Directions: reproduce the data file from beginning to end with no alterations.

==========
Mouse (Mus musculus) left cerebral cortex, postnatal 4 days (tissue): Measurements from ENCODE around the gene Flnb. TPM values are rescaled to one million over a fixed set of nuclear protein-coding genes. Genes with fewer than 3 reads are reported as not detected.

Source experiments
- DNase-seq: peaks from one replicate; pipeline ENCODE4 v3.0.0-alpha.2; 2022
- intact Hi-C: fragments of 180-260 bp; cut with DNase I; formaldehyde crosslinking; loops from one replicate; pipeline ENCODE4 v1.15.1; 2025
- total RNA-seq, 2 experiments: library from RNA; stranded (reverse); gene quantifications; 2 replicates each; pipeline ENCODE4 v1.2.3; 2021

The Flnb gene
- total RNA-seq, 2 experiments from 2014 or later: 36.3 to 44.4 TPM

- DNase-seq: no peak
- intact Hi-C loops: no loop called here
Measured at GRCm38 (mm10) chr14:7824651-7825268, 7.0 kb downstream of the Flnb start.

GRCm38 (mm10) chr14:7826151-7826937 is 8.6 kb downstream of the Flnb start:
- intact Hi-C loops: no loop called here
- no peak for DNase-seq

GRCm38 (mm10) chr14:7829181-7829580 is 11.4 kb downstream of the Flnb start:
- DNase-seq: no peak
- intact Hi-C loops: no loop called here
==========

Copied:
Mouse (Mus musculus) left cerebral cortex, postnatal 4 days (tissue): Measurements from ENCODE around the gene Flnb. TPM values are rescaled to one million over a fixed set of nuclear protein-coding genes. Genes with fewer than 3 reads are reported as not detected.

Source experiments
- DNase-seq: peaks from one replicate; pipeline ENCODE4 v3.0.0-alpha.2; 2022
- intact Hi-C: fragments of 180-260 bp; cut with DNase I; formaldehyde crosslinking; loops from one replicate; pipeline ENCODE4 v1.15.1; 2025
- total RNA-seq, 2 experiments: library from RNA; stranded (reverse); gene quantifications; 2 replicates each; pipeline ENCODE4 v1.2.3; 2021

The Flnb gene
- total RNA-seq, 2 experiments from 2014 or later: 36.3 to 44.4 TPM

- DNase-seq: no peak
- intact Hi-C loops: no loop called here
Measured at GRCm38 (mm10) chr14:7824651-7825268, 7.0 kb downstream of the Flnb start.

GRCm38 (mm10) chr14:7826151-7826937 is 8.6 kb downstream of the Flnb start:
- intact Hi-C loops: no loop called here
- no peak for DNase-seq

GRCm38 (mm10) chr14:7829181-7829580 is 11.4 kb downstream of the Flnb start:
- DNase-seq: no peak
- intact Hi-C loops: no loop called here